The Federal Reserve Board agreed to save American International Group Inc. partly because AIG had enough assets to secure the $85 billion credit facility the Fed provided.
Federal Reserve Board Chairman Ben Bernanke gave that explanation here today during a speech delivered at the Economic Club of New York, according to a written version of the text posted on the Fed Web site.
Bernanke talked about the reasons that the Fed has agreed to rescue some large financial institutions over the past few weeks and not others.
In addition to providing an emergency credit facility for AIG, the federal government has placed the Federal National Mortgage Association, Washington, and the Federal Home Loan Mortgage Corp., Washington, into conservatorships.
The government let Lehman Brothers Holdings Inc., New York, file for bankruptcy court protection.
The government put Fannie Mae and Freddie Mac into conservatorships because letting them fail outright would have caused “unacceptably large dislocations in the mortgage markets, the financial sector, and the economy as a whole,” Bernanke said, according to the written version of his speech.
Stabilizing Fannie Mae and Freddie Mac has helped lead to lower mortgage rates, Bernanke said.
“The difficulties at Lehman and AIG raised different issues,” Bernanke said.
Arranging a government loan for Lehman was not feasible, because Lehman “could not post sufficient collateral to provide reasonable assurance that a loan from the Federal Reserve would be repaid, and the Treasury did not have the authority to absorb billions of dollars of expected losses to facilitate Lehman’s acquisition by another firm,” Bernanke said.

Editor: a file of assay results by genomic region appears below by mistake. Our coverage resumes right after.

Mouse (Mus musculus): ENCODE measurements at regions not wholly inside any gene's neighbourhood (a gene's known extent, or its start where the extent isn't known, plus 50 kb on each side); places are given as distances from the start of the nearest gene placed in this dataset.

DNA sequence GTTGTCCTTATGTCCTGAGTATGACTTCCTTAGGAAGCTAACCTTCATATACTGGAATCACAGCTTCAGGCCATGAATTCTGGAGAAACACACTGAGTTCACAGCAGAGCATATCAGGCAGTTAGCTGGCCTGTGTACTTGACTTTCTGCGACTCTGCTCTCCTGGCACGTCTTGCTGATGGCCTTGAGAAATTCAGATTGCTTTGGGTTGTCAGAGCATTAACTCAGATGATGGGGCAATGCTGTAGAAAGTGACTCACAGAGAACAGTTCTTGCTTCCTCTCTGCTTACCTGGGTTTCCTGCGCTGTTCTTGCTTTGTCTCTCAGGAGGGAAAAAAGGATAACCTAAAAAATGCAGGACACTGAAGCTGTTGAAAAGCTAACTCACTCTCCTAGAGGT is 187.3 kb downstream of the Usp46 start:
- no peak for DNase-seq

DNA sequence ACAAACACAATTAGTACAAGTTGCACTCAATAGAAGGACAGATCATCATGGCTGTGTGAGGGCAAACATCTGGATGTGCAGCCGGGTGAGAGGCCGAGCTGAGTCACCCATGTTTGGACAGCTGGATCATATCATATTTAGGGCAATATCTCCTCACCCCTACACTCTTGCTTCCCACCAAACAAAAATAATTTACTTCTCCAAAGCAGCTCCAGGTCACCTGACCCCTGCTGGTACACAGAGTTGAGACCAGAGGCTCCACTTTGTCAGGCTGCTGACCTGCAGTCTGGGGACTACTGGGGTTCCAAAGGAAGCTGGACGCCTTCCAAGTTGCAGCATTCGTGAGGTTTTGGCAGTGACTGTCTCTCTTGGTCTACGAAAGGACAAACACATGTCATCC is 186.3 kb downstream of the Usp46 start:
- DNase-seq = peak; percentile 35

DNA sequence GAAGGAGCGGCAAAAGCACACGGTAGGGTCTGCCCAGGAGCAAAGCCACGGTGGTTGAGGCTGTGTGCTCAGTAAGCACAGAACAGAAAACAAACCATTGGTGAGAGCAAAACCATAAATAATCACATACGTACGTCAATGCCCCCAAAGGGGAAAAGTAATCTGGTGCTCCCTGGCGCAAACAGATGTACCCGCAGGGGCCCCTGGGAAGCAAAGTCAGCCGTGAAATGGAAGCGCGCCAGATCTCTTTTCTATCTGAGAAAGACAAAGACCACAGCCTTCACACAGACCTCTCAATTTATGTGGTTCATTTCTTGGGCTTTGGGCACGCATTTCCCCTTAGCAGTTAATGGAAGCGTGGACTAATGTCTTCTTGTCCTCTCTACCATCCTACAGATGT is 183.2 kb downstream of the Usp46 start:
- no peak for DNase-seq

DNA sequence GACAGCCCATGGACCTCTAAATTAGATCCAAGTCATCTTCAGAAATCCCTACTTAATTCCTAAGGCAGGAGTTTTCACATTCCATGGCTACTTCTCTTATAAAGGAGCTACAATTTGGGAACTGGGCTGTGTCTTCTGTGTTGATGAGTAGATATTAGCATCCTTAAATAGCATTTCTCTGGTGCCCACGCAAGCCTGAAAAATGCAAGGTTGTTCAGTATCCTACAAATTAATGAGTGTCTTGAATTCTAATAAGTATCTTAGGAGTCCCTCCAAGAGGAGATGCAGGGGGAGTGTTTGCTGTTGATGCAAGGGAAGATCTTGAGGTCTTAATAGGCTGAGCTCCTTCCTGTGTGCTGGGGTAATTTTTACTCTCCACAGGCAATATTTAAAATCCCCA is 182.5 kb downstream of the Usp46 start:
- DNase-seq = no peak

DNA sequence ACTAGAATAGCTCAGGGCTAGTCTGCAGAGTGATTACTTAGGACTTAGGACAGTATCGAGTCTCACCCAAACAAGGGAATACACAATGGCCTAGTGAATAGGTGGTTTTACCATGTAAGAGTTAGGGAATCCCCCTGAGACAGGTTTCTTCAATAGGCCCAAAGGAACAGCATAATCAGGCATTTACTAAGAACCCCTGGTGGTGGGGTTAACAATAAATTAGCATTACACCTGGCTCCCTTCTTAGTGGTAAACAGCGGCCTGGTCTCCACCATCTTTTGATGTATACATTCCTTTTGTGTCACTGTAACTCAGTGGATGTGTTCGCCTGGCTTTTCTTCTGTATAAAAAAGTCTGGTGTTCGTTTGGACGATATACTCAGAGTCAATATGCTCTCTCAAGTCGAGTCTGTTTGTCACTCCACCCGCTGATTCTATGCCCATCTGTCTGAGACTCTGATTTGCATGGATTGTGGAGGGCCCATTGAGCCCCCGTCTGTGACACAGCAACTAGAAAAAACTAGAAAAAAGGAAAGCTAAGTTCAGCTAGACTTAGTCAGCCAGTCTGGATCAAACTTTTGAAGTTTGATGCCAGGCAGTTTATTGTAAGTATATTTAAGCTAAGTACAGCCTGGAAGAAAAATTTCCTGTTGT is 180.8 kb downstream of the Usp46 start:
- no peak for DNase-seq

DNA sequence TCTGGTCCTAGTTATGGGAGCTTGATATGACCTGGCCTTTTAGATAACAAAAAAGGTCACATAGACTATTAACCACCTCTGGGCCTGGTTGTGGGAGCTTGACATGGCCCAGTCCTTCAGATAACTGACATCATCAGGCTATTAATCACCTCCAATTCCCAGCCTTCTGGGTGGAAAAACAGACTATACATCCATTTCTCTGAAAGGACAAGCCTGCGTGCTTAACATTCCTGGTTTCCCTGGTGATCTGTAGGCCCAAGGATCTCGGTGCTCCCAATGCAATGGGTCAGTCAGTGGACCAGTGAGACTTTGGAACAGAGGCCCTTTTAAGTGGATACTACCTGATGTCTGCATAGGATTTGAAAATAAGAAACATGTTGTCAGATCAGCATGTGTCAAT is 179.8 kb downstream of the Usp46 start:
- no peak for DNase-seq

The recently enacted Emergency Economic Stabilization Act of 2008 will give the Fed and the U.S. Treasury Department more choices if a similar situation arises in the future, Bernanke said.
“In the case of AIG, the Federal Reserve and the Treasury judged that a disorderly failure would have severely threatened global financial stability and the performance of the U.S. economy,” Bernanke said. “We also judged that emergency Federal Reserve credit to AIG would be adequately secured by AIG’s assets.”
Some AIG shareholders, including former AIG Chairman Maurice Greenberg, have argued that the terms of the Fed credit facility, provided by the Federal Reserve Bank of New York, are too hard on AIG and its shareholders.
The Fed consciously negotiated terms that imposed “significant costs and constraints on the firm’s owners, managers and creditors” to protect the interests of taxpayers and to mitigate the possibility that lending to AIG would encourage other financial firms to take inappropriate risks, Bernanke said.